One major strength was that we investigated the longitudinal associations between CNQ score with cognitive function using a large, nationally representative sample. Another strength point was that we adjusted as much confounding as possible in our study, such as childhood SES and depressive symptoms in the male and female guardian, etc., which might be associated with cognitive function in adults. There were also several limitations in our study. One limitation is that not all risk factors for cognition assessment, such as genotypes and trauma, were available in this study. Another limitation is that CNQ data were retrospectively assessed, and self-report measures of CNQ data may be sensitive to recall bias.

Conclusion

In conclusion, this study showed that higher CNQ was significantly associated with the lower score of cognitive assessment in adults. For the first time, we reported that high BMI moderates the association between CNQ and the risk of cognitive dysfunction, indicating that considering interactions of BMI and other risk factors of cognitive dysfunction in further studies may help to explain the “obesity paradox.” Establishing a comprehensive community, family, and government intervention model to improve neighborhood quality may reduce the burden of cognitive dysfunction in the population. Also, the interactions between BMI and other covariances should be considered in further studies exploring the risk factors of cognitive dysfunction.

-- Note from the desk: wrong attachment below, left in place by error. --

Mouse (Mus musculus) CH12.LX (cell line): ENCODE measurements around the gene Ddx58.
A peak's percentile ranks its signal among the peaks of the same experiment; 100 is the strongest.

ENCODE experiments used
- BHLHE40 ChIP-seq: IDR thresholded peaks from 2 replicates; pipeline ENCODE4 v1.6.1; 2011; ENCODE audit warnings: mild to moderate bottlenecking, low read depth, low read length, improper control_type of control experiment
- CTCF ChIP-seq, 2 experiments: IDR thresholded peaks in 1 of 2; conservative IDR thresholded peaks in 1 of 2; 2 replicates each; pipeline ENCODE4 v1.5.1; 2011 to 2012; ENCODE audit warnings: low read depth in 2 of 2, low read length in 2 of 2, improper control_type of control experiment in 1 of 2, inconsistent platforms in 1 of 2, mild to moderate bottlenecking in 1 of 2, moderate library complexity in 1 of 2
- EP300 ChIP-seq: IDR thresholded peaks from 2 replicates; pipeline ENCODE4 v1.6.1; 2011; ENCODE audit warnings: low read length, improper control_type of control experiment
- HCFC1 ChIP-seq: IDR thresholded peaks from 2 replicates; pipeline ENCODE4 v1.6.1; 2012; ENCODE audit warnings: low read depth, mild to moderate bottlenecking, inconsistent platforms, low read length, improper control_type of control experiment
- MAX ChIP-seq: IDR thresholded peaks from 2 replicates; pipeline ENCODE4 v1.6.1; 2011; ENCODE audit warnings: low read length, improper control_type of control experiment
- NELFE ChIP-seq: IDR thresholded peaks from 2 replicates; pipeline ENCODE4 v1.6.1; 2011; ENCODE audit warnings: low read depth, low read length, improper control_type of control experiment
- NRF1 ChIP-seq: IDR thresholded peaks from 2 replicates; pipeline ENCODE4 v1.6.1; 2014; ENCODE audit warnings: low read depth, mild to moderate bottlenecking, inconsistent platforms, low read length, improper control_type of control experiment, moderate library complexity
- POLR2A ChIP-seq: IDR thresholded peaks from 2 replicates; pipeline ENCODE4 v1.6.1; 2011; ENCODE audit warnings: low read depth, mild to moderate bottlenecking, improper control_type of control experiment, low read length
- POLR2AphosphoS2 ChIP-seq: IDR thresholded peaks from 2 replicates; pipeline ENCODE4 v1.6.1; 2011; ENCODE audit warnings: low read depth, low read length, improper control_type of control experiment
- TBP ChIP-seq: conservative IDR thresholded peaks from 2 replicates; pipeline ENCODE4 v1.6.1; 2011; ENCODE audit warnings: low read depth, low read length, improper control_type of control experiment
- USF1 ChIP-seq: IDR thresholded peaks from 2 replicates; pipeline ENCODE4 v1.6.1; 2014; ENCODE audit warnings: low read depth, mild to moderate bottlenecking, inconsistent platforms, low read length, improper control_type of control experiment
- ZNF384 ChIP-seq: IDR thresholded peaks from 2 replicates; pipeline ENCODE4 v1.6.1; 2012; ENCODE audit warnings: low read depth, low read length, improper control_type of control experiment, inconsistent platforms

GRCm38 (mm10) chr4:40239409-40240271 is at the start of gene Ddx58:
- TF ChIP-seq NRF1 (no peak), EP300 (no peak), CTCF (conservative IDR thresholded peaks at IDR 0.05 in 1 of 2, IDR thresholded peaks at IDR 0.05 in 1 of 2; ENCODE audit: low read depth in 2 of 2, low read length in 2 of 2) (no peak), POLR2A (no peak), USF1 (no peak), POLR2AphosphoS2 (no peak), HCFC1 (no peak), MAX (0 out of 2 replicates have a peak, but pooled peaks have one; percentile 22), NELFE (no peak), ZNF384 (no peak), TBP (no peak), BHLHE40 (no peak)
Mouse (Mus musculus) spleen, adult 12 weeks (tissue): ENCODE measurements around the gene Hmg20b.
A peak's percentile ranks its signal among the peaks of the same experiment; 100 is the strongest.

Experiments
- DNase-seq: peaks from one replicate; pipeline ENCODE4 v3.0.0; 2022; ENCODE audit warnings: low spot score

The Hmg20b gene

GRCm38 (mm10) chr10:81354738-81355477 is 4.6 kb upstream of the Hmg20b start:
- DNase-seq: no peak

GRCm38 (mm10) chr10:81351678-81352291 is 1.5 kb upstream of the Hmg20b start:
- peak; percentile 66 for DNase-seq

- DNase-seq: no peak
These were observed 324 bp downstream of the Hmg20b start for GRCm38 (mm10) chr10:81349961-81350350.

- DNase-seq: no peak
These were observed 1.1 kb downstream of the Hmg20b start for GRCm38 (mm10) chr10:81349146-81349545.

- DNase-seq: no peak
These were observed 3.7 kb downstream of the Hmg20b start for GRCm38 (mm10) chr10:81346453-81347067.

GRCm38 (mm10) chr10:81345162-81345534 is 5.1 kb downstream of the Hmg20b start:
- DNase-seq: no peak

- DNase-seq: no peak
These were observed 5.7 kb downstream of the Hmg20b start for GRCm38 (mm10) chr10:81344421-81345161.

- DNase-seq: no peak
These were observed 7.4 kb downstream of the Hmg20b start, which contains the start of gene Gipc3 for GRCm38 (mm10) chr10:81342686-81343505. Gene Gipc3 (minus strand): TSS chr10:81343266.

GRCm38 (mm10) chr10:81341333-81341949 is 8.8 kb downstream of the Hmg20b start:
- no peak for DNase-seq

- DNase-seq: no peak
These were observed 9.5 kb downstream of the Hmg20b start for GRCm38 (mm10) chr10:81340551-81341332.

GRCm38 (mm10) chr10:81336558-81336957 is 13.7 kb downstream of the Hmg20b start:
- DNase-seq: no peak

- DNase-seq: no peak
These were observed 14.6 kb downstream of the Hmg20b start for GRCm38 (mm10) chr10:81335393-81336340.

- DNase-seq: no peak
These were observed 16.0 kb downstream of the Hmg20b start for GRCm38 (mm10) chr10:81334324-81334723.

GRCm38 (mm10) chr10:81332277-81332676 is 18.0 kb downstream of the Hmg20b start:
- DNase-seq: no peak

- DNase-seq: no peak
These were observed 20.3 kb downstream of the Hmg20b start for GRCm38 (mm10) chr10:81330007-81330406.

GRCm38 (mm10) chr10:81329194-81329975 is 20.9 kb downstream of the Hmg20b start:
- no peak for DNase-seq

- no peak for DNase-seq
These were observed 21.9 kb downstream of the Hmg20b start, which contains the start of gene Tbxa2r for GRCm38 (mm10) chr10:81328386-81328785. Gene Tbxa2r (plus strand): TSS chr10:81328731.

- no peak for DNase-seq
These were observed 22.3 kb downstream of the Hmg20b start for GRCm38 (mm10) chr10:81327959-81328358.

Data Availability Statement

Publicly available datasets were analyzed in this study. This data can be found here: the data of this study are openly available at http://charls.pku.edu.cn/index/en.html.

Ethics Statement

The studies involving human participants were reviewed and approved by Ethical Review Committee at Peking University. The patients/participants provided their written informed consent to participate in this study.

Author Contributions

GH and CJ: had full access to all of the data in the study and take responsibility for the integrity of the data and the accuracy of the data analysis. GH and CJ: concept and design. PX and XL: acquisition, analysis, or interpretation of data, and statistical analysis. PX: drafting of the manuscript. XL, HC, LC, LZ, CJ, and GH: critical revision of the manuscript for important intellectual content, administrative, technical, or material support. CJ and GH: supervision. All authors contributed to the article and approved the submitted version.

Funding